Accused Upper East Side madam Anna Gristina, who's also a mother of four and keeps farm animals, gave her first post-arrest interview to the New York Post from Rikers Island, and claims she's not the big fish that prosecutors wanted. "It's not about me; it's bigger than me," Gristina said, explaining that during her hours-long interrogation, she was shown a list of ten big names in business and politics, and asked to rat on them. "Some I knew, some I didn't," Gristina said. "In effect, it was, 'Tell us what we want, and we'll let you go.'" But she says it's not happening: "I'd bite my tongue off before I'd tell them anything."
The hype surrounding Gristina and the case against her are both starting to look a little overblown. "I got the impression they were trying to make a case, but they didn't really know what it was . . . They were obviously trying to get at something," she said. "I still have no idea what they wanted . . . They are trying to squeeze me for information that I don't even know what it is, or have."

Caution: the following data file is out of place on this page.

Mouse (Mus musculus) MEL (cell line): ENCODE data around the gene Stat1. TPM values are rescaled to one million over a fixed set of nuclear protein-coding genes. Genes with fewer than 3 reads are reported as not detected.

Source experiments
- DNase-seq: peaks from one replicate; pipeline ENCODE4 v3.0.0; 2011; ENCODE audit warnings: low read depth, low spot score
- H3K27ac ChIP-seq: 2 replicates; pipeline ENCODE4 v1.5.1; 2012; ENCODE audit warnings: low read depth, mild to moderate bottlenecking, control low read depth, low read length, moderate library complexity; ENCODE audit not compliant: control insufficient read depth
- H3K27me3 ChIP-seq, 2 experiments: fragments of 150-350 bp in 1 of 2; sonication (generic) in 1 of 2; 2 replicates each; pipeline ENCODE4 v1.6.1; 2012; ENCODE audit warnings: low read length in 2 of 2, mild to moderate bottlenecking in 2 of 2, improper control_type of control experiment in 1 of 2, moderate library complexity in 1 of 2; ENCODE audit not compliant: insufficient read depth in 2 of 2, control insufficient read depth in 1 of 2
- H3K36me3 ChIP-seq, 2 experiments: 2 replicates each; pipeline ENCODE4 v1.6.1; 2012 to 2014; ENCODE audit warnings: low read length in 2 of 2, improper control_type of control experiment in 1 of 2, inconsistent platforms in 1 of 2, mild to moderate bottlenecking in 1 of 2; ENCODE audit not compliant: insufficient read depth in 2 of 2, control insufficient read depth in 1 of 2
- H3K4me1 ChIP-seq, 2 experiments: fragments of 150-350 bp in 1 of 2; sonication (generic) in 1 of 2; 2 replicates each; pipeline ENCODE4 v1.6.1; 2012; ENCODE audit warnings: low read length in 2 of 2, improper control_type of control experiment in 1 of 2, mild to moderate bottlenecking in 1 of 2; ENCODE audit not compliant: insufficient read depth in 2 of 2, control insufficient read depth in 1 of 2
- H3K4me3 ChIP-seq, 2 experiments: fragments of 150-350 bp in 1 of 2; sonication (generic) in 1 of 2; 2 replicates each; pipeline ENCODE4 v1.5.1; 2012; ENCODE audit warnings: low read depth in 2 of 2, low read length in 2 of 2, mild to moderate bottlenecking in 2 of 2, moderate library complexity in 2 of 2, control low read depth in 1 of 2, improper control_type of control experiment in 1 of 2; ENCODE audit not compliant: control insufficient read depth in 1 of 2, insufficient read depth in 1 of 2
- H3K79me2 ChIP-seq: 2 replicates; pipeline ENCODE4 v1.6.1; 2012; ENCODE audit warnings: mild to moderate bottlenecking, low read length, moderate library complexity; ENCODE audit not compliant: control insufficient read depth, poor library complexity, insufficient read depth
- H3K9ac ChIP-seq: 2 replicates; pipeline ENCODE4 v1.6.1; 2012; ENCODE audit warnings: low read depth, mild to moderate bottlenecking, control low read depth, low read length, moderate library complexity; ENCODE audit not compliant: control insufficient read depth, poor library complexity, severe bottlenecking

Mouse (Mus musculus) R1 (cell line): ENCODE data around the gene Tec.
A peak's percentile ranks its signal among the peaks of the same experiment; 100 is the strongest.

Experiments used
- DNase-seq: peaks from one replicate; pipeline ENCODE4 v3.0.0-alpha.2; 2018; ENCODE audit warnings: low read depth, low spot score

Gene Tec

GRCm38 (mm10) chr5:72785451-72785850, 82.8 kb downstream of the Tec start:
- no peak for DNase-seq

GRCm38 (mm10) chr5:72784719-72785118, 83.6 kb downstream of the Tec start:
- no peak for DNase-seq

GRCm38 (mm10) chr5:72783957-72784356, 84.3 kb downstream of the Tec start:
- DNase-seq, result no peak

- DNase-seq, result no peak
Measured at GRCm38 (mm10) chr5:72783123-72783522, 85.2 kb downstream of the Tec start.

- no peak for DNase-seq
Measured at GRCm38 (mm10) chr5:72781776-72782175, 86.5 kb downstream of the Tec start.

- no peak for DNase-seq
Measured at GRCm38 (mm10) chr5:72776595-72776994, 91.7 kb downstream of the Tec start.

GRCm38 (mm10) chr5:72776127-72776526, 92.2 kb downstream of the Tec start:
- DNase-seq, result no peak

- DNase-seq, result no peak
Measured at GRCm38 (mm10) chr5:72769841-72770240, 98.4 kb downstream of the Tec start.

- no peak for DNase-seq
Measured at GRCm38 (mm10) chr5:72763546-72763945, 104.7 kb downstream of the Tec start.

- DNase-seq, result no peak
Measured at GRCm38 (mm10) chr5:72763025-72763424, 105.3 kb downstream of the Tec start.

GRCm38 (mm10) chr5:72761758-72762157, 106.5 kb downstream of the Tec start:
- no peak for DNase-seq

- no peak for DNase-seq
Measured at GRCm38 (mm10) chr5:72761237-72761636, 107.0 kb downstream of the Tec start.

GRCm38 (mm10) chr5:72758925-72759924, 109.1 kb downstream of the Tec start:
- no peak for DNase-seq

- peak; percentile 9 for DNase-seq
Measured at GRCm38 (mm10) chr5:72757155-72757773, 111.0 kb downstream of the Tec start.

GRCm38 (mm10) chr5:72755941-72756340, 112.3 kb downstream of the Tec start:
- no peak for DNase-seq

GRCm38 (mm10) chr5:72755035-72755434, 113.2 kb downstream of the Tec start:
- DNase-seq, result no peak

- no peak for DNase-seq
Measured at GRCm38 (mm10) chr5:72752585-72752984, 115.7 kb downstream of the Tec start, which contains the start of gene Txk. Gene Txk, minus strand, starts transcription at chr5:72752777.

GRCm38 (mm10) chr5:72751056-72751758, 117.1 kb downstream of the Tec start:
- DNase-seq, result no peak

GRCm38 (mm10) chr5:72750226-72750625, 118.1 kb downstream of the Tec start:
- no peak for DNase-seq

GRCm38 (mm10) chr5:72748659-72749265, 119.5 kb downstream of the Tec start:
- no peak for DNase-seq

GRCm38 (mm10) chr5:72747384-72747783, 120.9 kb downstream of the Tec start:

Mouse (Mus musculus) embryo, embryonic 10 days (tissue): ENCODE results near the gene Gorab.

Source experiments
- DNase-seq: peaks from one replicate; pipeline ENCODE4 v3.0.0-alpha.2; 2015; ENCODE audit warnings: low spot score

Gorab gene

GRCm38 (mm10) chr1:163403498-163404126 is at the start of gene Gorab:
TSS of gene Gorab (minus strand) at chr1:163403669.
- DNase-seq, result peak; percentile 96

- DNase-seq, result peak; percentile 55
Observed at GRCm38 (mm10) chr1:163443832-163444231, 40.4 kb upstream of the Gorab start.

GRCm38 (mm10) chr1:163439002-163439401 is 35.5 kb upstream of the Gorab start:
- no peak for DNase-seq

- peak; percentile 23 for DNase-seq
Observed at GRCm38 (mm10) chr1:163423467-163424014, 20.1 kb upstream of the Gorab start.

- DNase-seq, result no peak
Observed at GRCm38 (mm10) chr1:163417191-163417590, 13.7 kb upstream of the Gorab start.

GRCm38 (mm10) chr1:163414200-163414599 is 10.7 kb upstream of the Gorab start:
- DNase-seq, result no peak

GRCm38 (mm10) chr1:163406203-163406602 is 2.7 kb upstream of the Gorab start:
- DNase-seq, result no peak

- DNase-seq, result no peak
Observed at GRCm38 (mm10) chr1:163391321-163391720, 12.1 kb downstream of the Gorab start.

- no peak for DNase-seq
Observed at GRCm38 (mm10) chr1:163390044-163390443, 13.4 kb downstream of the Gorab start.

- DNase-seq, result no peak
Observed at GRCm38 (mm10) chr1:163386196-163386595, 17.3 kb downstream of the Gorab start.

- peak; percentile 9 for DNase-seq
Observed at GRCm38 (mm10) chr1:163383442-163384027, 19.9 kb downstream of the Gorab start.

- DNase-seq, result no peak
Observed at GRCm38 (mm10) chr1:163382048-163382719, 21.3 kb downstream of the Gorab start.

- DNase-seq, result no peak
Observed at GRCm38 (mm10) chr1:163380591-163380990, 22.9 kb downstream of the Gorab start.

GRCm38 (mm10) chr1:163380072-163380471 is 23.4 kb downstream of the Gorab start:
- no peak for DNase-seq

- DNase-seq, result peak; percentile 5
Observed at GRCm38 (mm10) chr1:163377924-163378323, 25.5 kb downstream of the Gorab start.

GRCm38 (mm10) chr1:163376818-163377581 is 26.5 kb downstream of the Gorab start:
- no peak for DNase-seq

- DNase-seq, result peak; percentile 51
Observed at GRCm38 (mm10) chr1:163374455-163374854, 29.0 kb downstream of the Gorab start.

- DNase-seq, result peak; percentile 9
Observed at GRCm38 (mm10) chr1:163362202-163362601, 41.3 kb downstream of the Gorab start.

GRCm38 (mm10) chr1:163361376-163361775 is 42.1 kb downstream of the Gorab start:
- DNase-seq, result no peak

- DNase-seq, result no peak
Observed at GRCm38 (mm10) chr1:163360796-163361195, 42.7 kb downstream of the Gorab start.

When the interrogations were said and done, Gristina was with with just one charge. "If I'm such a big, high-profile madam, making all this money, and they had to investigate me for five years, why did they arrest me on a single promoting-prostitution charge — and only after I refused to talk to them?" she said. Gristina comes across as defiant, but calm, and even occasionally wry.
Prosecutors say Gristina raked it in, and she's being held on $2 million bond, but claims she's not loaded. "They say I've made millions for years, and I have — for other people," helping with real estate deals and other ventures. "I've been struggling to keep my daughter in college to pay the tuition. Our utilities are always on the verge of being shut off," Gristina said. "I can show you the bills." The Daily News reports that prosecutors are still searching for the bank accounts that she supposedly bragged about in wiretaps.
The Post, which is really flooding the zone on what's basically their dream story, also has a tour (with video!) of the East 78th Street apartment that was supposedly home base for the operation, although clients were usually "out-call." The place is a rent-stabilized one-bedroom for $600-a-month, and is decidedly mediocre. The Post found, for example: an Ikea-looking bed sitting basically on the floor, synthetic fabrics, cheap candles, the Christina Aguilera album Stripped, Fruity Pebbles, Progresso soup, plastic Buddhas, CVS lube, and a soft toilet seat. The lap of luxury.